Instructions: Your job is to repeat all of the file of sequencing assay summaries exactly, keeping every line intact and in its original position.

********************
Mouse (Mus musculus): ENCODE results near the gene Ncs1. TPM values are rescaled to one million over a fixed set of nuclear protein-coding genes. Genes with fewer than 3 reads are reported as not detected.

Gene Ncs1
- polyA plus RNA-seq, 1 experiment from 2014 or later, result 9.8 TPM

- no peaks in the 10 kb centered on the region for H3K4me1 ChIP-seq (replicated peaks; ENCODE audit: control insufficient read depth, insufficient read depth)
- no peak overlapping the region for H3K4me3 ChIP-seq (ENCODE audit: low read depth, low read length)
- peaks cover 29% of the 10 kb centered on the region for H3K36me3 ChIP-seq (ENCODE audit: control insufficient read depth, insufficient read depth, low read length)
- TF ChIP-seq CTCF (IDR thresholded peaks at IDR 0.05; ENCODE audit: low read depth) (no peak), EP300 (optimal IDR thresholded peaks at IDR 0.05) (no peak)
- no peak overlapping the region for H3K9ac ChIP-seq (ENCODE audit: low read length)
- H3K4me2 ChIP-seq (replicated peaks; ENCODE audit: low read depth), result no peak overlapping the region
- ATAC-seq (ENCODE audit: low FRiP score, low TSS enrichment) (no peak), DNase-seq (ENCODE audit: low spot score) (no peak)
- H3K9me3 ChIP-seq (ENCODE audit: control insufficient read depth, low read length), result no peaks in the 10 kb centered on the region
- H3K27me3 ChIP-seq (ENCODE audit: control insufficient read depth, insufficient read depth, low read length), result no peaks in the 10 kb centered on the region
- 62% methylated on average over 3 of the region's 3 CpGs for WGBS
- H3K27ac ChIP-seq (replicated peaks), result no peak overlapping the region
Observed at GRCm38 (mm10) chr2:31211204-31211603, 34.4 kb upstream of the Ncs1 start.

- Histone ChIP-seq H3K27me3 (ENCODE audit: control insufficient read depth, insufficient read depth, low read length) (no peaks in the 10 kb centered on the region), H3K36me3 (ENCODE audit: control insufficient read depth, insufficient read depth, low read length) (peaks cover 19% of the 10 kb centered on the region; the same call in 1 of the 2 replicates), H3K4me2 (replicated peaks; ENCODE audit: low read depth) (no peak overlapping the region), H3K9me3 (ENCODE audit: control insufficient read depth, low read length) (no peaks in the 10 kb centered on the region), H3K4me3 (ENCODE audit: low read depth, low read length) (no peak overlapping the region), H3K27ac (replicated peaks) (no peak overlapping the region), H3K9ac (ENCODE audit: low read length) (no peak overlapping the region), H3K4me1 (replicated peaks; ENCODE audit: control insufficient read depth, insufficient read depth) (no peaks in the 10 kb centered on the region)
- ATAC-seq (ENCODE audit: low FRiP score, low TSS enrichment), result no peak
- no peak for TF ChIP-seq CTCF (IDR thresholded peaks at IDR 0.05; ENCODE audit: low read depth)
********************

Mouse (Mus musculus): ENCODE results near the gene Ncs1. TPM values are rescaled to one million over a fixed set of nuclear protein-coding genes. Genes with fewer than 3 reads are reported as not detected.

Gene Ncs1
- polyA plus RNA-seq, 1 experiment from 2014 or later, result 9.8 TPM

- no peaks in the 10 kb centered on the region for H3K4me1 ChIP-seq (replicated peaks; ENCODE audit: control insufficient read depth, insufficient read depth)
- no peak overlapping the region for H3K4me3 ChIP-seq (ENCODE audit: low read depth, low read length)
- peaks cover 29% of the 10 kb centered on the region for H3K36me3 ChIP-seq (ENCODE audit: control insufficient read depth, insufficient read depth, low read length)
- TF ChIP-seq CTCF (IDR thresholded peaks at IDR 0.05; ENCODE audit: low read depth) (no peak), EP300 (optimal IDR thresholded peaks at IDR 0.05) (no peak)
- no peak overlapping the region for H3K9ac ChIP-seq (ENCODE audit: low read length)
- H3K4me2 ChIP-seq (replicated peaks; ENCODE audit: low read depth), result no peak overlapping the region
- ATAC-seq (ENCODE audit: low FRiP score, low TSS enrichment) (no peak), DNase-seq (ENCODE audit: low spot score) (no peak)
- H3K9me3 ChIP-seq (ENCODE audit: control insufficient read depth, low read length), result no peaks in the 10 kb centered on the region
- H3K27me3 ChIP-seq (ENCODE audit: control insufficient read depth, insufficient read depth, low read length), result no peaks in the 10 kb centered on the region
- 62% methylated on average over 3 of the region's 3 CpGs for WGBS
- H3K27ac ChIP-seq (replicated peaks), result no peak overlapping the region
Observed at GRCm38 (mm10) chr2:31211204-31211603, 34.4 kb upstream of the Ncs1 start.

- Histone ChIP-seq H3K27me3 (ENCODE audit: control insufficient read depth, insufficient read depth, low read length) (no peaks in the 10 kb centered on the region), H3K36me3 (ENCODE audit: control insufficient read depth, insufficient read depth, low read length) (peaks cover 19% of the 10 kb centered on the region; the same call in 1 of the 2 replicates), H3K4me2 (replicated peaks; ENCODE audit: low read depth) (no peak overlapping the region), H3K9me3 (ENCODE audit: control insufficient read depth, low read length) (no peaks in the 10 kb centered on the region), H3K4me3 (ENCODE audit: low read depth, low read length) (no peak overlapping the region), H3K27ac (replicated peaks) (no peak overlapping the region), H3K9ac (ENCODE audit: low read length) (no peak overlapping the region), H3K4me1 (replicated peaks; ENCODE audit: control insufficient read depth, insufficient read depth) (no peaks in the 10 kb centered on the region)
- ATAC-seq (ENCODE audit: low FRiP score, low TSS enrichment), result no peak
- no peak for TF ChIP-seq CTCF (IDR thresholded peaks at IDR 0.05; ENCODE audit: low read depth)